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IMF agrees to release loan tranche, spells out tough conditions

Implementation of the FATF actions plan also demanded

SAMAA | - Posted: Nov 22, 2021 | Last Updated: 2 months ago
Posted: Nov 22, 2021 | Last Updated: 2 months ago

The International Monetary Fund (IMF) has agreed to release the next loan tranche of $1b to Pakistan under the $6bn programme. However, a staff-level agreement reached between the Fund and the Pakistan government spells out tough conditions.

The agreement, which still needs to be approved by the Fund’s Executive Board, also praises Pakistan for meeting key targets and will likely improve investors’ trust in the country.

The breakthrough comes after protracted negotiations that began on October 4. The next loan tranche of $1.059 billion would bring the total IMF disbursements to Pakistan to $3.27 billion.

In a statement, the IMF confirmed the “staff-level agreement on policies and reforms needed to complete the sixth review under the EFF (Extended Fund Faciliity).”

The agreement spells out a number of conditions agreed between the Fund and Pakistan.

Taxes, interest rate, and SBP

It urges Pakistan to achieve “small primary surpluses” by reducing high public debt and fiscal vulnerability and to broaden the tax base “by
removing remaining preferential tax treatments and exemptions.”

The fund also asks Pakistan to use monetary policy for curbing inflation, preserving exchange rate flexibility, and strengthening international reserves. The State Bank Of Pakistan (SBP) on Friday increased the interest rate by 150 basis points to 8.75%.

Another important demand that Pakistan has agreed to is “the independence of the SBP” which the IMF says must be “strengthened with the approval of the SBP Act Amendments, [and that ] the central bank should gradually advance the preparatory work to formally adopt an inflation targeting (IT) regime in the medium term, underpinned by a forward-looking and interest-rate-focused operational framework.”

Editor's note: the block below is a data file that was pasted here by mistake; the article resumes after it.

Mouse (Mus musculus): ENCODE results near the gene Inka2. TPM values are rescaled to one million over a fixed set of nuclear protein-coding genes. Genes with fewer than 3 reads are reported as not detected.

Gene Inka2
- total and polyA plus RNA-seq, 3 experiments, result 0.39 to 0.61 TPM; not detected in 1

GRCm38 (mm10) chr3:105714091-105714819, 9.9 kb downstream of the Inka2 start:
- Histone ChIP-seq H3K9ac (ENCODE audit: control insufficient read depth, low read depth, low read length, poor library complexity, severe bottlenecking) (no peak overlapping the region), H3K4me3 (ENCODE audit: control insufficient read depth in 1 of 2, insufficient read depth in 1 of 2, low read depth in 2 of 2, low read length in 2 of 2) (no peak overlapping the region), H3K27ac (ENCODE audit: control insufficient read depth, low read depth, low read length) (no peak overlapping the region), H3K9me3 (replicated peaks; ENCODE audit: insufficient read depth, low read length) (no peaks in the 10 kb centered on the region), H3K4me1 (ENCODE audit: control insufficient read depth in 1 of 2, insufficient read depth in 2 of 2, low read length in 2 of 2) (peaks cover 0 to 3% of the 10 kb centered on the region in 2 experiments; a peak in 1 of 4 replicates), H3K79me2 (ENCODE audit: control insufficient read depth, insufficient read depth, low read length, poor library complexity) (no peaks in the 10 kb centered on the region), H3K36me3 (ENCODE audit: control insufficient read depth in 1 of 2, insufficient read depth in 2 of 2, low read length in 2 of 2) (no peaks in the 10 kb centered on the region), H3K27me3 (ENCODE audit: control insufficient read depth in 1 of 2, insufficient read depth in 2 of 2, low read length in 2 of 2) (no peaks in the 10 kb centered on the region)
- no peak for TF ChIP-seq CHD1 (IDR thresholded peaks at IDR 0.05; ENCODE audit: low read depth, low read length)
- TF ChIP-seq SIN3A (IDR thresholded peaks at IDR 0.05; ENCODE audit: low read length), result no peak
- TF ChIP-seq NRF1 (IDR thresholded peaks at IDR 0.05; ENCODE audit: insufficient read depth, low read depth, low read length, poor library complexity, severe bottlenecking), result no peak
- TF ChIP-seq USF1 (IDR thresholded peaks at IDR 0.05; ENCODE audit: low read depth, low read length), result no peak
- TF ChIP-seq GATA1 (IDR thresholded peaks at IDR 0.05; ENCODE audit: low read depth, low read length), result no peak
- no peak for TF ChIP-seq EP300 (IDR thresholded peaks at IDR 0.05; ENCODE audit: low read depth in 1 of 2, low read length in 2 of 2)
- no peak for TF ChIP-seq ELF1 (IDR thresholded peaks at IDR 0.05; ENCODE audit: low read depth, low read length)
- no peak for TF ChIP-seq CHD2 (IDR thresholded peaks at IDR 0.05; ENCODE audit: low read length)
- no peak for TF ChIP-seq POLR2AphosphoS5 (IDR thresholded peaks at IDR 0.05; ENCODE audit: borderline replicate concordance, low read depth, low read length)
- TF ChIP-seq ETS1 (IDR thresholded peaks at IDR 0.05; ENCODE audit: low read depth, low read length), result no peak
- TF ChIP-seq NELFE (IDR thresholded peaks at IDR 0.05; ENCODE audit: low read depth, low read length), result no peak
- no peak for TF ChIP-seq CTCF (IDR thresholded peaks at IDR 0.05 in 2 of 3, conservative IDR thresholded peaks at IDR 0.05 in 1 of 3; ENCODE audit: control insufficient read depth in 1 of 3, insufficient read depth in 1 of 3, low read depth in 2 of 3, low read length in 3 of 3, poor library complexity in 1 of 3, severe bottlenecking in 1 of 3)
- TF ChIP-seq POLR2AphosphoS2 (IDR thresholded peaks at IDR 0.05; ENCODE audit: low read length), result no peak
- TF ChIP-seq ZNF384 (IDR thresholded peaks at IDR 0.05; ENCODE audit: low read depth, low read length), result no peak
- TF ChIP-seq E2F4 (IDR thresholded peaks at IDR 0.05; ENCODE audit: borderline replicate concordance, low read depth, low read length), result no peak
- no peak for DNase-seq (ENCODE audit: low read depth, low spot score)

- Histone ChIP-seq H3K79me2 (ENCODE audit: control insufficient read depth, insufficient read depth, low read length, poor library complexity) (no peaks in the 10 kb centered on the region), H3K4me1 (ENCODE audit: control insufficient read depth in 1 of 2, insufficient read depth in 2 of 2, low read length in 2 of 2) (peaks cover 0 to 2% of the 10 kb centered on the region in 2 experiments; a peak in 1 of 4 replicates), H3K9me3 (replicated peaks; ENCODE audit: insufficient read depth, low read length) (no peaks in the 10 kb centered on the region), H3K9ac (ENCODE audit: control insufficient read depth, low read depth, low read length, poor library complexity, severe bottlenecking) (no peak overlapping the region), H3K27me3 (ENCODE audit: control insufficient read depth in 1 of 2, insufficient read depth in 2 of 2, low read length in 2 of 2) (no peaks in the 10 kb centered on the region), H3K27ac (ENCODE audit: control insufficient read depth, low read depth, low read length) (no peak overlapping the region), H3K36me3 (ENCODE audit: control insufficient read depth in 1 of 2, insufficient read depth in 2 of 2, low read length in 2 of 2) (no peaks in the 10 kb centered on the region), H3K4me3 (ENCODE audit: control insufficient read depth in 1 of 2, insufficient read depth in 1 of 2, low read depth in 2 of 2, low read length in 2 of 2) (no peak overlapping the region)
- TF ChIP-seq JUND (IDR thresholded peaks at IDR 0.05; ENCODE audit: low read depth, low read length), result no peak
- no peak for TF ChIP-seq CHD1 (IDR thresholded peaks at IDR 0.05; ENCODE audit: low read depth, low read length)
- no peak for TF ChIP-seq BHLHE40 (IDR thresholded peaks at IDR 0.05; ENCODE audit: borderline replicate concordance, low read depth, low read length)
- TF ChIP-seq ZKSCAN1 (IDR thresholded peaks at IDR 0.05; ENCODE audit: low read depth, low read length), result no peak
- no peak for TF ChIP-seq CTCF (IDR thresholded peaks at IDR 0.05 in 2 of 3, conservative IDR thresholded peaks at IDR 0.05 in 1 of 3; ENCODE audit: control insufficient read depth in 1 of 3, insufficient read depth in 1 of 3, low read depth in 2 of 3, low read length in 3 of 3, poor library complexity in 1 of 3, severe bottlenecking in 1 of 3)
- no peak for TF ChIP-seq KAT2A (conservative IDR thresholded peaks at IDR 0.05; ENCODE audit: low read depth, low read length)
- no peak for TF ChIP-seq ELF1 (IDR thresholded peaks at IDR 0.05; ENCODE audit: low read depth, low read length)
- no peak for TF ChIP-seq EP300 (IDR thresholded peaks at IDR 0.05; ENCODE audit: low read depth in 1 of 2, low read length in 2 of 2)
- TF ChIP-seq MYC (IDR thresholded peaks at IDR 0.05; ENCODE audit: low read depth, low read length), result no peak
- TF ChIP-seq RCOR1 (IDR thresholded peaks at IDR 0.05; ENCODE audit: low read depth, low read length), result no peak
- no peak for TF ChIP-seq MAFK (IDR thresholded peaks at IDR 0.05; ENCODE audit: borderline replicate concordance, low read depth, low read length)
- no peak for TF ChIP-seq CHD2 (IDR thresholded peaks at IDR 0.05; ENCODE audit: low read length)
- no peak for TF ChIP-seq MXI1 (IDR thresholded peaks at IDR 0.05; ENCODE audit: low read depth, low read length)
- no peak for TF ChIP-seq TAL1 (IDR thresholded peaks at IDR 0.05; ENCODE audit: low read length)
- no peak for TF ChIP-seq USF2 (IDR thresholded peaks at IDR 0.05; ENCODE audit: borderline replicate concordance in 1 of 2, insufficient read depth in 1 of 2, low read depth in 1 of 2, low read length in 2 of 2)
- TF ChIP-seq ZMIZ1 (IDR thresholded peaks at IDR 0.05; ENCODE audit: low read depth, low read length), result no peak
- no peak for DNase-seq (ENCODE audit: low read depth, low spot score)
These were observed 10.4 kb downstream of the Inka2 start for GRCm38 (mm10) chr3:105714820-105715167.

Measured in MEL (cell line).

The Fund also asks Pakistan “to modernize the SBP’s operational framework as well as to strengthen monetary transmission and communication.”

Competition desired in energy sector

About the energy sector, the IMF has demanded a reduction in the circular debt by lowering supply cost and by introducing “more competition” in the power sector.

The Fund says “advancing the strategy for the electricity sector reforms, agreed with international partners, is important to bring the sector to financial viability, and tackle its adverse spillovers on the budget, financial sector, and real economy. In this regard, steadfast implementation of the Circular Debt Management Plan (CDMP) will help guide the planned management improvements, cost reductions, timely alignment of tariffs with cost recovery levels, and better targeting of subsidies to the most vulnerable. Substantially lowering supply costs, however, will require a modern electricity policy that: (i) ensures that PPAs do not impose a heavy burden on end-consumers; (ii) tackles the poor and expensive generation mix, including a wider use of renewables; and (iii) introduces more competition over the medium term.”

AML/CFT action plan, level playing field for businesses

The Fund has also emphasized the strengthening of economic productivity, investment, and private sector development.

It has urged the Pakistan government to “improve governance,” transparency, and efficiency of the state-owned enterprise (SOE) sector by offering a level playing field, improving the legal framework, controlling corruption, simplifying the procedures for starting a business and tje approval of foreign direct investment and “by completing the much-advanced action plan on AML/CFT.”

Anti-money laundering and Combating the Financing of Terrorism (AML/CFT) action plans are often linked with the Financial Action Task Force (FATF) demands that Pakistan has been trying to meet.

It urges Pakistan to boost competitiveness, and exports by implementing the approved national tariff policy, negotiating new free trade agreements; and (iii) facilitating the integration in global supply chains by improving firms’ reliability and product quality, and registering firms with all necessary entities for tax and business purposes.

The IMF also emphasized, and Pakistan agreed to, promoting financial deepening and inclusion.

Climate change

The two parties also agreed to “stepping up to climate change” and Pakistan will be accelerating the finalization of its National Adaptation Plan (NAP), and implementing “an adequate set of measures to meet the COP26 Nationally Determined Contribution (NDC) targets and securing sufficient financing, including from international partners.”

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